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Customer reviews

4.2 out of 5 stars
19
Picture: Limited Edition
Format: Audio CD|Change
Price:£39.57+ £4.42 shipping


on 15 February 2018
I have recently decided to get everything with John Mitchell on it. This guy is absolutely stellar, with exceptional melodic guitar work and excellent singing, at the service of marvelous song composition skills. This project features Pete Trewavas from Marillion by the way, and the new album is due later in 2018. Compared to Lonely Robot or Arena, this is more poppy, more "straightforward", not being said in any derogatory sense. If the point was to do the same, why all these different bands, right? I just LOVE everything John does and this is certainly a must have for anyone interested in good music, and John in particular. He is one of the musical "prog rock" geniuses of our time.
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on 2 June 2014
This has got to be up there withe the best of the 'It Bites' modern albums
10 tracks in all, and the excellent prog drumming plus Mr Mitchell's soaring guitar licks accompanied with his usual vocal idiosyncracies make for a masterful collection of songs that are the natural precursor for his accession to the It Bites throne.

Difficult to track down a mint copy but well worth it as it does not appear to be available on MP3 anywhere.

Excellent!
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on 9 October 2009
John Mitchell is one of the unsung heroes of the rock world. A hugely talented guitarist and can sing a bit too. I have heard JM on Frost albums, Arena and It Bites albums and have always been impressed. I bought this album as I wanted to hear more of what he is all about and this is probably more his album than any of the other projects he is involved in.Though the musicianship is first class and the songs well crafted I found that the 'wall of sound' production a little too much. The sound is very compressed and maybe a little overproduced IMO, lots of instruments but hard to distiguish them as the mix is very 'smooth'and doesnt allow any one instument to shine and that includes some of JM's outstanding solo's which is a shame. I do like the album and it boasts some great tunes and players.I do wish it was just a tad more 'dynamic'in the mix - a bit more 'up front' if you like. I admire JM's guitar playing and musical craftmanship and will continue to explore his work further - so its the Urbane next.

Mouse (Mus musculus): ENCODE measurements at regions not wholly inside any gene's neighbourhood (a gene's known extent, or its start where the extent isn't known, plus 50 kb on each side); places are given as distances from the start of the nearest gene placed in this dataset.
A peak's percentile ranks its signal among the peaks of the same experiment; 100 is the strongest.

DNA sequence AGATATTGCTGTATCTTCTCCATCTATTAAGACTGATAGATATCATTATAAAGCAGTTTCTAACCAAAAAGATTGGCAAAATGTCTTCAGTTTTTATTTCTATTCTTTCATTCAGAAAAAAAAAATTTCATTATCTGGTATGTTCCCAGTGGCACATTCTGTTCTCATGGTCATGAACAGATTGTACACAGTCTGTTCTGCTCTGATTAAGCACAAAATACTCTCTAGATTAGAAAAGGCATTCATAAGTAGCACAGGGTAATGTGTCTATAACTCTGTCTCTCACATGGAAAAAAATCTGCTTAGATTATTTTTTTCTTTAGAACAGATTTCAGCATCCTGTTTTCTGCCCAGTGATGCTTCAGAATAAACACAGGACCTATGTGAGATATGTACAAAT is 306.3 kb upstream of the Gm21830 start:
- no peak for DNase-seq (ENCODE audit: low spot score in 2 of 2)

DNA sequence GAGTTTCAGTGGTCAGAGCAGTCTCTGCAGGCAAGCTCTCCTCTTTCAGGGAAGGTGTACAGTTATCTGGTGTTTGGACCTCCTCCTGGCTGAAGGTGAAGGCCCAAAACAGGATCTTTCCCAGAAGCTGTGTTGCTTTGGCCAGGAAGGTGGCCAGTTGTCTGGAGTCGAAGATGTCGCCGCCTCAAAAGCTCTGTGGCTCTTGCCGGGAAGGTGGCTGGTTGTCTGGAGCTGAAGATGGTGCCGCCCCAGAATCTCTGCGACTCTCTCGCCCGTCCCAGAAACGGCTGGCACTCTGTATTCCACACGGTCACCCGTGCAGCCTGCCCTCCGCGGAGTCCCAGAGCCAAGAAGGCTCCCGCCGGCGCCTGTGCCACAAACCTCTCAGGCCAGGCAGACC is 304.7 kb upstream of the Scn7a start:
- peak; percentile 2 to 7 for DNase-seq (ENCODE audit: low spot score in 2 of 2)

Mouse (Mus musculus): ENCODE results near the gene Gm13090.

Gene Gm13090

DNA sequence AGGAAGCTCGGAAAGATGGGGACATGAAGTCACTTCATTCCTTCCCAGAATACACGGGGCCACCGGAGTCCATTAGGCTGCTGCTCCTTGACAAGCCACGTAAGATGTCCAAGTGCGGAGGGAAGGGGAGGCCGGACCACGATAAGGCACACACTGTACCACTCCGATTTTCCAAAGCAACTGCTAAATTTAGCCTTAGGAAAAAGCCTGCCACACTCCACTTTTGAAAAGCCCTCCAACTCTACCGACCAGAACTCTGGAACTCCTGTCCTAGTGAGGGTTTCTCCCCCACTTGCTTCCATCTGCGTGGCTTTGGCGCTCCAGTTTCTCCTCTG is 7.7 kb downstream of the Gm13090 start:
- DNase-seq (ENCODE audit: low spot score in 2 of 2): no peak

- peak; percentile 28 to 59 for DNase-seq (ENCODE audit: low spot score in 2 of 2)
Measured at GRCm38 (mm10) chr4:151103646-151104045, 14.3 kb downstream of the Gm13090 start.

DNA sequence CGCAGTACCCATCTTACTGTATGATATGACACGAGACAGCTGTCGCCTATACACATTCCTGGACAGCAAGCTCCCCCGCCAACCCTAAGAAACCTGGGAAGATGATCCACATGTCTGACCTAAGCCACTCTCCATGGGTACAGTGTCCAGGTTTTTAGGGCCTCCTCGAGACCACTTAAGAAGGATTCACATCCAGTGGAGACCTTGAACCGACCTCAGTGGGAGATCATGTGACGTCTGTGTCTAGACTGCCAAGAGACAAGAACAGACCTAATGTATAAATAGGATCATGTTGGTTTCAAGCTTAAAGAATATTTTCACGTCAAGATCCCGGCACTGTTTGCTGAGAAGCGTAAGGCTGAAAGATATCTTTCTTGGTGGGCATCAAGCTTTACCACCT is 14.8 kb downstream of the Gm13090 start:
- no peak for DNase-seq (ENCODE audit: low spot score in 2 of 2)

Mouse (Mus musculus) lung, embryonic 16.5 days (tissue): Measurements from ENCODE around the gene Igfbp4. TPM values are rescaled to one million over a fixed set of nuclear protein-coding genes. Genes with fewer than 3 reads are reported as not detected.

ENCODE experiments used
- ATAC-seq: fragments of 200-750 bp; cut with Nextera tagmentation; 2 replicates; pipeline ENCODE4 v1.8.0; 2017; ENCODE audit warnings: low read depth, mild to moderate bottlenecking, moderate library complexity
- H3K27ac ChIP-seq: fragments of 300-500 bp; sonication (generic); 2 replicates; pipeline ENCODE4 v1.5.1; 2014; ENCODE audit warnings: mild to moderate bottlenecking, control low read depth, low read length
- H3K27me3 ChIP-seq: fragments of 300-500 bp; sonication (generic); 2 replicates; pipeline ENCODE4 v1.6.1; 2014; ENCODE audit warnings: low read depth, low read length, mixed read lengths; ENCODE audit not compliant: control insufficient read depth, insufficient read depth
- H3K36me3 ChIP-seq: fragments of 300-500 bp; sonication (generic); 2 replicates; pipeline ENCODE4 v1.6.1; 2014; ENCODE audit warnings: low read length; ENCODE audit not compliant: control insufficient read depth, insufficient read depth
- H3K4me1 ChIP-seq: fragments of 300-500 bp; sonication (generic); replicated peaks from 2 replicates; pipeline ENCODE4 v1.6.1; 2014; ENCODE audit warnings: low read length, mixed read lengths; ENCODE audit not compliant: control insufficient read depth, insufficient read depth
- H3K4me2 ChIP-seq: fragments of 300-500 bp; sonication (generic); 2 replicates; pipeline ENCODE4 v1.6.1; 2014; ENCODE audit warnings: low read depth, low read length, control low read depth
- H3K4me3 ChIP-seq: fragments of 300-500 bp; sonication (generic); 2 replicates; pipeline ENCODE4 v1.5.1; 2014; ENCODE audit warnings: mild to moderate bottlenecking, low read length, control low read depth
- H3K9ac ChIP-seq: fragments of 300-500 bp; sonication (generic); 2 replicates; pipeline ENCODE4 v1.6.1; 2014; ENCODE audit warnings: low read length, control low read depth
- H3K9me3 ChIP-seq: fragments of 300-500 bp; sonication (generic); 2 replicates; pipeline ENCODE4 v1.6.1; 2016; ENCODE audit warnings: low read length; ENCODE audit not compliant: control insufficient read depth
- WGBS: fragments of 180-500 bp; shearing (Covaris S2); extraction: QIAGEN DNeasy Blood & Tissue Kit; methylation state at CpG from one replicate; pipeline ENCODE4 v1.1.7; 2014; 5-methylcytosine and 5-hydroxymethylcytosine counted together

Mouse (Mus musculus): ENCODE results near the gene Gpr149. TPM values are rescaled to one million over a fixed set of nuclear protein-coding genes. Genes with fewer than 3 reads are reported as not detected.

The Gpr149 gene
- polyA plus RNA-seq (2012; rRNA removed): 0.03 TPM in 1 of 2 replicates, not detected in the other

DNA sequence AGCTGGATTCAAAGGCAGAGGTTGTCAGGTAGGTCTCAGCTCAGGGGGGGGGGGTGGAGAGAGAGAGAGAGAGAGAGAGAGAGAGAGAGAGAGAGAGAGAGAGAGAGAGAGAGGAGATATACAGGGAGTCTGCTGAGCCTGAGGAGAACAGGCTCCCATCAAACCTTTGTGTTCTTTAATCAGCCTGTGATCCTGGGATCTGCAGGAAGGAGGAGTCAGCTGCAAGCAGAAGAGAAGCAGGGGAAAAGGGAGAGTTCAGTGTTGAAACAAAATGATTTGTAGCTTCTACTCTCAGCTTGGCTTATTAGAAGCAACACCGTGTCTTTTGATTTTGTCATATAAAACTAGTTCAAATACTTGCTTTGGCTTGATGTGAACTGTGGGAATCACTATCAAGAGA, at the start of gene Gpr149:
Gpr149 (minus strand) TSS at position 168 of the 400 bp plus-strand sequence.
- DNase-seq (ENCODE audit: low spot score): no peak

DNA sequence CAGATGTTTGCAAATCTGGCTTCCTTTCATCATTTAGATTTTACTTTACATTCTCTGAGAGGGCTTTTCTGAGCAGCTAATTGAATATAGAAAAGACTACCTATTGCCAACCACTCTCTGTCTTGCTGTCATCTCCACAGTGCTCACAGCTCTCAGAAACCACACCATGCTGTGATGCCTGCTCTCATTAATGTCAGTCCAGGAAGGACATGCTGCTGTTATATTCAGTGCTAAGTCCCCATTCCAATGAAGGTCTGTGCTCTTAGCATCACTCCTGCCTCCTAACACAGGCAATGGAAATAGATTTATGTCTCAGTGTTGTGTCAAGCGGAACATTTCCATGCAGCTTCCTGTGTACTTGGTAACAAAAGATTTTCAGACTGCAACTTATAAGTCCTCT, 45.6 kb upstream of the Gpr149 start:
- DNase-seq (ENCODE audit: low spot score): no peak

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on 1 March 2016
A most underrated album. Re-bought as my original one was stolen..!
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on 30 June 2010
I really did not want to like this album, because, being an It Bites fanatic, I was not ready to be swayed to John Mitchell's "other" side project. But of course, its sheer brilliance has won me over, and I just can't seem to get the thing out of my CD player. It's got it all - songwriting, musicianship, originality and brilliant arrangements. The mix is a little muddy for me, but other than that, I simply can't fault it. Go figure...
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on 3 June 2006
Buy this it really great,Too many good songs to pick one... I have always been a massive fan of John Mitchell, who I feel never got the recognition he deserves...
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on 2 March 2005
Kino is the new band from "The Urbane"'s frontman John Mitchell. Although sharing some common ground with the two albums by "The Urbane" this is something very different. For those unfamilar with them, "The Urbane" are a modern style rock band in the early "Foo Fighters" and "Radiohead" theme, although Kino are a rock band as well their music seems to be more "rounded". There are so many different styles of music on this album that it is hard to describe them all. For instance, the classic opener "Loser's day parade" (I think it's about the emptiness of life on the rat race) starts with catchy agressive guitar riffs, before going into acapello style funky singing. This then returns to the original riff but this time with a guitar and then a keyboard solo over the original sound. After another bout of solo singing the song ends in a rousing repeated lyric followed by a soaring guitar solo. Most of the songs are generally "Rock" in style although each differs greatly in its style, this album is likely to draw great longevity from this. The final song is something special, a touching piano ballad which would make a good single. In conclusion this is an excellent thinking man's rock band, it's complicated yet still catchy, aggressive, and reflective in equal measure. One thing to remember, "Kino" has been touted as a "super group" due to the inclusion of the bassist from "Marillion", the keyboardist from "It-Bites" and the ex-drummer from "Porcupine tree", and the guitarist from "Arena" and "The Urbane". Fans of these bands may well buy this album for the names alone, however if you do not consider yourself a fan of these bands DO NOT WORRY, this music is strong enough to find an audience without standing on any shoulders.
13 people found this helpful
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on 27 February 2005